Cold room business is one of the most lucrative in the SMEs sector. Every day, many businessmen and women work hard to take advantage of the immense opportunities presented by the ever-present need for seafood, poultry products, and beef; meeting the needs of Nigerians whilst making money in the process.

Mr Muraina Mobolaji is one of those businessmen involved in the cold room business. In his office located somewhere in the Iyana-Ipaja area of Lagos, he disclosed how much the business is booming. According to him, livestock products are regulars on most Nigerians’ dinner plates. And since the commodities are often perishable, there is the need to preserve them.

But Mr Muraina, 34, has not always been a businessman; much less a cold room ooerator. He was once a secondary school teacher who became frustrated by the “poverty-pay” and the unpleasant conditions of employment he was subjected to. According to him, he realised at some point that he could no longer take it. As a result, he began putting plans together to start his business.

Not surprisingly, starting a new business  was not an easy decision for the man. But he didn’t it anyway, finally taking the leap about four yes ago by first resigning from his teaching position, and then establishing  the cold room. Today, he sells assorted fish, prawns, chicken, turkey, etc.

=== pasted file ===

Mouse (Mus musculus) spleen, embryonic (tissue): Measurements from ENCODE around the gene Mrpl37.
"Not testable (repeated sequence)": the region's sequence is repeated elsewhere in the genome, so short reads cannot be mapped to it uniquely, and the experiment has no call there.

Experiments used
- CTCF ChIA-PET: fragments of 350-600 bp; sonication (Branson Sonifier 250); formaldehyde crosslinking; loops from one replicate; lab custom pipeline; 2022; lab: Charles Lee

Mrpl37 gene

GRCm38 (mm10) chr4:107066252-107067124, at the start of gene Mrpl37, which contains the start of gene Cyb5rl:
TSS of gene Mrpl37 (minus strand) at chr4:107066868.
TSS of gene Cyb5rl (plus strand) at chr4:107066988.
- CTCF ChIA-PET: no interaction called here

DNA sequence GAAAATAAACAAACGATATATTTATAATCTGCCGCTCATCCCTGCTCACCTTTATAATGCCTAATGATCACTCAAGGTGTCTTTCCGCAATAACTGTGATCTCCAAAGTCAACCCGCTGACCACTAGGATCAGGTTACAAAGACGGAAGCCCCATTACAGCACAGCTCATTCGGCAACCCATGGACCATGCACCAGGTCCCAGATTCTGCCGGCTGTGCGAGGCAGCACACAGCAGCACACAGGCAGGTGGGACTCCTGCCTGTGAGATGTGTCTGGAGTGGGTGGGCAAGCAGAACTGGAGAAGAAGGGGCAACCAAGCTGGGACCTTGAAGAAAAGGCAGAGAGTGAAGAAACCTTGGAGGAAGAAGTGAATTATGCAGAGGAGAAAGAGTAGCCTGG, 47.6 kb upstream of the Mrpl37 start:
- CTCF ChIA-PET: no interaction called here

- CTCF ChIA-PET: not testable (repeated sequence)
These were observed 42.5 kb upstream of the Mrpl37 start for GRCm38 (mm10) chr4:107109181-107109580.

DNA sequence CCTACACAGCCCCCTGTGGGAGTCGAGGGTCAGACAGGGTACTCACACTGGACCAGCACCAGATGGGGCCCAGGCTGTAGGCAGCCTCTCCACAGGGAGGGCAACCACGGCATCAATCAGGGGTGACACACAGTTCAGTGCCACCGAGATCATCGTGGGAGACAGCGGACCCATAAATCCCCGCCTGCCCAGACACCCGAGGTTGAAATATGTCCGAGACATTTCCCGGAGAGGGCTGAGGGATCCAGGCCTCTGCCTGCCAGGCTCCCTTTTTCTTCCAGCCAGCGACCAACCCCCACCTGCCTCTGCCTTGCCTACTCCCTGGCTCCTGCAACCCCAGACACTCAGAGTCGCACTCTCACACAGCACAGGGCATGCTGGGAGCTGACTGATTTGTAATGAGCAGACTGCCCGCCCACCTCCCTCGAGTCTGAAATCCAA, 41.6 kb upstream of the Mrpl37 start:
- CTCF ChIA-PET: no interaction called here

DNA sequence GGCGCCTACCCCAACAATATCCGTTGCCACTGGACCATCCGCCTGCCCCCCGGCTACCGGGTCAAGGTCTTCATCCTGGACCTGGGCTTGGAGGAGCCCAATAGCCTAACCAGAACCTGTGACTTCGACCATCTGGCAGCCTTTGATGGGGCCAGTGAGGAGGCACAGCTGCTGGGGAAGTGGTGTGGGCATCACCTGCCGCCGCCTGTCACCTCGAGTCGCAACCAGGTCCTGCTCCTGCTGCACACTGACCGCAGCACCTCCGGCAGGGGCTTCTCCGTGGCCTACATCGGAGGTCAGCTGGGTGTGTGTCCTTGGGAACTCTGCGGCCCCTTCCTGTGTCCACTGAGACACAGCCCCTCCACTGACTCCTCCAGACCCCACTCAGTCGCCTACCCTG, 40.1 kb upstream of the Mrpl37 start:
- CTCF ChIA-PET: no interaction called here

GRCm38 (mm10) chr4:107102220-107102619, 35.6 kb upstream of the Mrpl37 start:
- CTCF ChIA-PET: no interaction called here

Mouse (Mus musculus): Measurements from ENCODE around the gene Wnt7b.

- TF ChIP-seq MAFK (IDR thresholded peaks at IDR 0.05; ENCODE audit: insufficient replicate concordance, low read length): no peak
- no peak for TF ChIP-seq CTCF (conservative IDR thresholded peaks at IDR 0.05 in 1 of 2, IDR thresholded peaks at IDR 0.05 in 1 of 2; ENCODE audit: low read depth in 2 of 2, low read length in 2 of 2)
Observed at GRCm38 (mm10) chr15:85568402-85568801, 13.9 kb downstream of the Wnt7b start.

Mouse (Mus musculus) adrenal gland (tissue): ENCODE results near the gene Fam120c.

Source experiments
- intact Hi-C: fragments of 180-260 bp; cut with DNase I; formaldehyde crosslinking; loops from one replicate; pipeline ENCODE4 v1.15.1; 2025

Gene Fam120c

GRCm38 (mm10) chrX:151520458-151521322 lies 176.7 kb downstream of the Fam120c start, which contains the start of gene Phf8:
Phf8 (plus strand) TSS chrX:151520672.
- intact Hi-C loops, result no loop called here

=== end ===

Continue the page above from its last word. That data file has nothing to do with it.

What is the cold room business about?

Basically, this business entails the preservation and distribution of perishable (livestock) food items; direct from the farms to people’s dinner tables. As you may well know, animal farm produces (such as chicken, turkey and seafood) typically pass through a long distribution channel before they end up in people’s pots of soups and stews. During this long distribution process, a lot of business activities occur. It is here that SME business owners such as Muraina come in by making sure that your chicken is available for consumption at all times; albeit fresh and with all the nutrients intact.